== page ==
06 Dec How Much Do You Really Know About HTML?
HTML or Hyper Text Markup Language is a language we use to make websites. HTML is a markup language that format content and change how the content looks.
The word markup language is derived from the marking up of manuscripts, where handwritten markups were annotated in the form of printer instructions. It represents the most popular markup language.
HTML was developed by the British physicist Sir Tim Berners-Lee in 1990. It has gone through so many evolutions since HTML is an evolving language.
Hyper Text Markup Language doesn’t stay the same for long before it’s a revision with a new set of standards and specifications that brings prettier and more efficient websites.
Through the history of HTML, we can find several versions of it:
- HTML 1.0: This was the first release of HTML to the world.
- HTML 2.0: This is the second version, and it was introduced in 1995. This version included everything from the original 1.0 version but added a few new features.
- HTML 3.2: It was the first version developed and standardized only by the World Wide Web Consortium, the World Wide Web Consortium (W3C) was founded by Sir Tim Berners-Lee in 1994.
- HTML 4.0: In 1997, the World Wide Web Consortium released HTML 4.0. and had three versions:
- 1. Strict;
- HTML 4.0 was later reissued with smaller changes in 1998. without changing the version number.
- HTML 4.01: HTML 4.01 was released in December 1999.
- XHTML: This version was introduced in 2000 and it was recommended to be used as the joint-standard with HTML 4.01.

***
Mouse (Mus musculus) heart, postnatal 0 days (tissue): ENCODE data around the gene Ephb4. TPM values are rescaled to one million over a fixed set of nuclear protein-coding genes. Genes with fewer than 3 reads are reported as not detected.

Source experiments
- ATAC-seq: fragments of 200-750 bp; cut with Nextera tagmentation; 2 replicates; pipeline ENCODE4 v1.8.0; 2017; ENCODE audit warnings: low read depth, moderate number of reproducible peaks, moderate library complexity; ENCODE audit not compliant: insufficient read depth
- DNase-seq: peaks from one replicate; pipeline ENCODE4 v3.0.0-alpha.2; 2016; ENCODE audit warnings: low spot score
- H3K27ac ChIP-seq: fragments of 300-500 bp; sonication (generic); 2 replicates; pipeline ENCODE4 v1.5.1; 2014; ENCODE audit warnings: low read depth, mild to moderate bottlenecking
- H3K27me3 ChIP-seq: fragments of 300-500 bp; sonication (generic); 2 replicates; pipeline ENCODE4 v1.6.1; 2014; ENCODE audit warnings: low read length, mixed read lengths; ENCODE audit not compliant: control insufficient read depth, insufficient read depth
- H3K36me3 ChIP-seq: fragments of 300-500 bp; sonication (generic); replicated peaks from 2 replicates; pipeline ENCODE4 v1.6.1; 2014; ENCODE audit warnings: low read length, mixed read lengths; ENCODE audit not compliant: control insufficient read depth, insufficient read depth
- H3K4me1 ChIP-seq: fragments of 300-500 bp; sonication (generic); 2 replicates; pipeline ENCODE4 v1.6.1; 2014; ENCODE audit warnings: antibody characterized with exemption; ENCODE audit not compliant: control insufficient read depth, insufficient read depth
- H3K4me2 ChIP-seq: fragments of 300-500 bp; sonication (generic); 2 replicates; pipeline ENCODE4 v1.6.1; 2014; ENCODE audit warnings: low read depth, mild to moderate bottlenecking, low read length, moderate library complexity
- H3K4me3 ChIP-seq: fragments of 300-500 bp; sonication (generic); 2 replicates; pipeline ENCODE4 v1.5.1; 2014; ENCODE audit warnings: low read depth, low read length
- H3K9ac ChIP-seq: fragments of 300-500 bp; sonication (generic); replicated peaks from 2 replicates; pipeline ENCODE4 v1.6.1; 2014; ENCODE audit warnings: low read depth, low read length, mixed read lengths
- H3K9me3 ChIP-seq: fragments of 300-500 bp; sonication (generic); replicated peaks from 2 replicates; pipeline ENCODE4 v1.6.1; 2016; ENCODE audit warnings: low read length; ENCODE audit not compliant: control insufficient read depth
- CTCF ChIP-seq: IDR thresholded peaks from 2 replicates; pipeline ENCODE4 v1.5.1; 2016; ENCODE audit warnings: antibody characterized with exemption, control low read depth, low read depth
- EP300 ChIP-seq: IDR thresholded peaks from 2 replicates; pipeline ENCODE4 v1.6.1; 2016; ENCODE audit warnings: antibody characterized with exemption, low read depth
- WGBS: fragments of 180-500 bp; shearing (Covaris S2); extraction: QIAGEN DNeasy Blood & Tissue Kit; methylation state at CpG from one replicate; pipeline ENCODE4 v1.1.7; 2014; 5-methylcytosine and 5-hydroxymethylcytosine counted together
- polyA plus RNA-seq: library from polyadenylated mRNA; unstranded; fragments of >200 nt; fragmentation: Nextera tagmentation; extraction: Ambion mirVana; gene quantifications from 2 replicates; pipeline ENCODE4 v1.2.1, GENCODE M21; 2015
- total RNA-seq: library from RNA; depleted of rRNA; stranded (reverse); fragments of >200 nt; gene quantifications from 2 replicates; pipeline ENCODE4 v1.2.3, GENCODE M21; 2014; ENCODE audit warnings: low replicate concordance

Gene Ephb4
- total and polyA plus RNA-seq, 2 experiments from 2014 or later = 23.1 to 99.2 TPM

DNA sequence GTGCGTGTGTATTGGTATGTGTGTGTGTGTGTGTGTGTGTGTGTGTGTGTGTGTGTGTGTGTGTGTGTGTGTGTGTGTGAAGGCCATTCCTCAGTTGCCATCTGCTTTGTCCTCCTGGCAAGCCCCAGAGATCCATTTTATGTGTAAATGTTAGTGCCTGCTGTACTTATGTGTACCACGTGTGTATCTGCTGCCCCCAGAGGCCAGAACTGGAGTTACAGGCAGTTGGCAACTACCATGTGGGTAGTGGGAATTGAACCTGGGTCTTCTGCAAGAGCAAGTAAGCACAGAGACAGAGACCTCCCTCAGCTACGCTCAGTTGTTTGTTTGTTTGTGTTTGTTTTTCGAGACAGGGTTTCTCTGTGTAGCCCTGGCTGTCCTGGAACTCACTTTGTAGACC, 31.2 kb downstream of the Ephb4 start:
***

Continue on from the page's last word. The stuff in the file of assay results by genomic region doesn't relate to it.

- HTML5: The World Wide Web Consortium published HTML5 in October 2014.
How HTML work?
HTML consists of shortcodes typed into a text file by the website author – these are the tags. The text is then saved as a .html file, and viewed through a browser, like Google Chrome or Mozilla Firefox.
Tags are words between the <angle-brackets>, and they separate ordinary text from HTML code. With them, you can create all the cool stuff like images and tables and stuff, just by telling your browser what to render on the page. Different tags perform different functions.
We can’t see the tags on our page through a browser, but we can see their effects.
Google Chrome or Mozilla Firefox reads the file and translates the text into a visible form, hopefully rendering the page as the author had intended.
Example of some tags:
- <!DOCTYPE> tag defines the document type;
- <html> tag defines an HTML document;
- <head> tag defines information about the document;
4.<title> tag defines a title for the document;
- <body> tag defines the document’s body;
- <h1> it’s a mark for the most important heading. <h6> defines the least important heading;
- HTML paragraphs are defined with the <p> tag;
- <br> tag inserts a single line break.
Best Free HTML Editors
If you want to create web pages in HTML, you need an HTML editor. There are few benefits to using an HTML text editor.
A good HTML editor will retain your code clean and organized. It will also detect when you open a new tag and automatically close it to avoid you having a bad code and as a result, can reduce typing for you.
Almost all HTML editors today allow you to preview your web page live to see how it will look like in a web browser.
Web developers use many HTML editors, below are some of the top free options you can choose from:
- Microsoft Visual Studio;
- Sublime Text (it’s not free, but you can use for free unregistered version)